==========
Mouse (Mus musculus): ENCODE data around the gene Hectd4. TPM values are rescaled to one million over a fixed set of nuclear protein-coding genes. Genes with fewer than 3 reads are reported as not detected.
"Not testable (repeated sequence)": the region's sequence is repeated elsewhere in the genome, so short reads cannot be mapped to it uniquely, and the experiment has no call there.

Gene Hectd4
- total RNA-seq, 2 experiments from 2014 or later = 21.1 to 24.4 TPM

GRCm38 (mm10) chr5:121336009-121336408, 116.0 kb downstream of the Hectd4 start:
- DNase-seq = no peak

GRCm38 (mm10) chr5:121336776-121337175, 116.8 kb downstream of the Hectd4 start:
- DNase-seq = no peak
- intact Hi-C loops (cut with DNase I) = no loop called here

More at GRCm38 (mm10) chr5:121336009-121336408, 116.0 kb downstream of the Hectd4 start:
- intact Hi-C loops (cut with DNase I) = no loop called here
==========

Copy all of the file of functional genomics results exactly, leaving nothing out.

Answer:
Mouse (Mus musculus): ENCODE data around the gene Hectd4. TPM values are rescaled to one million over a fixed set of nuclear protein-coding genes. Genes with fewer than 3 reads are reported as not detected.
"Not testable (repeated sequence)": the region's sequence is repeated elsewhere in the genome, so short reads cannot be mapped to it uniquely, and the experiment has no call there.

Gene Hectd4
- total RNA-seq, 2 experiments from 2014 or later = 21.1 to 24.4 TPM

GRCm38 (mm10) chr5:121336009-121336408, 116.0 kb downstream of the Hectd4 start:
- DNase-seq = no peak

GRCm38 (mm10) chr5:121336776-121337175, 116.8 kb downstream of the Hectd4 start:
- DNase-seq = no peak
- intact Hi-C loops (cut with DNase I) = no loop called here

More at GRCm38 (mm10) chr5:121336009-121336408, 116.0 kb downstream of the Hectd4 start:
- intact Hi-C loops (cut with DNase I) = no loop called here